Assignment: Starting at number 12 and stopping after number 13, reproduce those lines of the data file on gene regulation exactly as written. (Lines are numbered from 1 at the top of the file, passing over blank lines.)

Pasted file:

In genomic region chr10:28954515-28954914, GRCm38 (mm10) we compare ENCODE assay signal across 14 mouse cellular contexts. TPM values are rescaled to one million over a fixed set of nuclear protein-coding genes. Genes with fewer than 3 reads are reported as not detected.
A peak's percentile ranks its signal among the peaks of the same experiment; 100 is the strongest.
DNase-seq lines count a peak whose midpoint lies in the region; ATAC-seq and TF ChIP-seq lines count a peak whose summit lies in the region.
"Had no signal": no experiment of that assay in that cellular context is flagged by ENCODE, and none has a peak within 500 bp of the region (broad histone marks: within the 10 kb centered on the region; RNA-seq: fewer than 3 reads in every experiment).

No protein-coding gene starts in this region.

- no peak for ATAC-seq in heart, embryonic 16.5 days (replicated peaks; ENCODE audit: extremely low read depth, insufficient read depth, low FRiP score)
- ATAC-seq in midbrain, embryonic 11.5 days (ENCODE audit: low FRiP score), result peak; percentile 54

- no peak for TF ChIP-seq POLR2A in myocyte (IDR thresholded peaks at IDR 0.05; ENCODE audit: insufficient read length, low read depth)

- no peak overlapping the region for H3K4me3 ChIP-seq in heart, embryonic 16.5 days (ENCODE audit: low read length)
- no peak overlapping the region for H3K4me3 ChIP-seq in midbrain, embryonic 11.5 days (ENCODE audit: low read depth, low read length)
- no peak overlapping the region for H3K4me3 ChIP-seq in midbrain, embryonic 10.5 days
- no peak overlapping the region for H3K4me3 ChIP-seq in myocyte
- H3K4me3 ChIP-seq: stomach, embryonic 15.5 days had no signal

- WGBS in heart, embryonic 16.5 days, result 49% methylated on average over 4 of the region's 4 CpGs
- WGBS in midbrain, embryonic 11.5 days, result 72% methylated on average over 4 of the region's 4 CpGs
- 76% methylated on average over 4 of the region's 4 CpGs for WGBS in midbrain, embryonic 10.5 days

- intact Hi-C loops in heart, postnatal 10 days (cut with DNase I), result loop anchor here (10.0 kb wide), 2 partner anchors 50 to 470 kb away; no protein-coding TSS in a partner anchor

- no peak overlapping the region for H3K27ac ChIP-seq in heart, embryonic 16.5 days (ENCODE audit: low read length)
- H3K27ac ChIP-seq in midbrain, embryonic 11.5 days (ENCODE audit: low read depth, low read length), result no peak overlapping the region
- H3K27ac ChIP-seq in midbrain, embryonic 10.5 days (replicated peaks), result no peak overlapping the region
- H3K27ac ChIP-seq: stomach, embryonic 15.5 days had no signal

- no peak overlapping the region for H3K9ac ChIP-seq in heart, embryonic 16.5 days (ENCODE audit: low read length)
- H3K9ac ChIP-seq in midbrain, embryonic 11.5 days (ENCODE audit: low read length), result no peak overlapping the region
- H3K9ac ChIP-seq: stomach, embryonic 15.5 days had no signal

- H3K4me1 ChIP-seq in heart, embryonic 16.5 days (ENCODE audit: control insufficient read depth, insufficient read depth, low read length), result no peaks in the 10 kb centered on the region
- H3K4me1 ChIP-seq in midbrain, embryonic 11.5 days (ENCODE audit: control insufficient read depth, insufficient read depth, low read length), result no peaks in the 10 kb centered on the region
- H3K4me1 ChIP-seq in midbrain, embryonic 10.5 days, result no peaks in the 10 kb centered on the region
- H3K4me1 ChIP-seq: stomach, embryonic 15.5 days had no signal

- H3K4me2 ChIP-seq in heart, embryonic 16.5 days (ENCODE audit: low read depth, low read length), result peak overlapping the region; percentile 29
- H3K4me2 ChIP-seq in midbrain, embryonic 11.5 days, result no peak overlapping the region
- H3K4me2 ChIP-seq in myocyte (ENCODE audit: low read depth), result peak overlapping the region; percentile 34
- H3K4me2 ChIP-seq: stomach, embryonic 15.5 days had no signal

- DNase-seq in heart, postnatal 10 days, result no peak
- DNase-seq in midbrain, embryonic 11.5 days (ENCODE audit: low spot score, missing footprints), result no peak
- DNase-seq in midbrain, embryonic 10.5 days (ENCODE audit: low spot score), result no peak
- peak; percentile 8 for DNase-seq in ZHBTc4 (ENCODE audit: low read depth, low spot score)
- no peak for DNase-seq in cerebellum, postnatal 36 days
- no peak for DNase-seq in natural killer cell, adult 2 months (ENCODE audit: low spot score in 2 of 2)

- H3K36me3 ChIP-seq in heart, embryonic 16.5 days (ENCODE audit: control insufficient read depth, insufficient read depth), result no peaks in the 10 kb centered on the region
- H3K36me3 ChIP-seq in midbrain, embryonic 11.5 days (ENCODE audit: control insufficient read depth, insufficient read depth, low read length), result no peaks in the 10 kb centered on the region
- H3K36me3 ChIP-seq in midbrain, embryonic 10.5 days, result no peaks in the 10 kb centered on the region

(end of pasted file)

- no peak overlapping the region for H3K4me3 ChIP-seq in myocyte
- H3K4me3 ChIP-seq: stomach, embryonic 15.5 days had no signal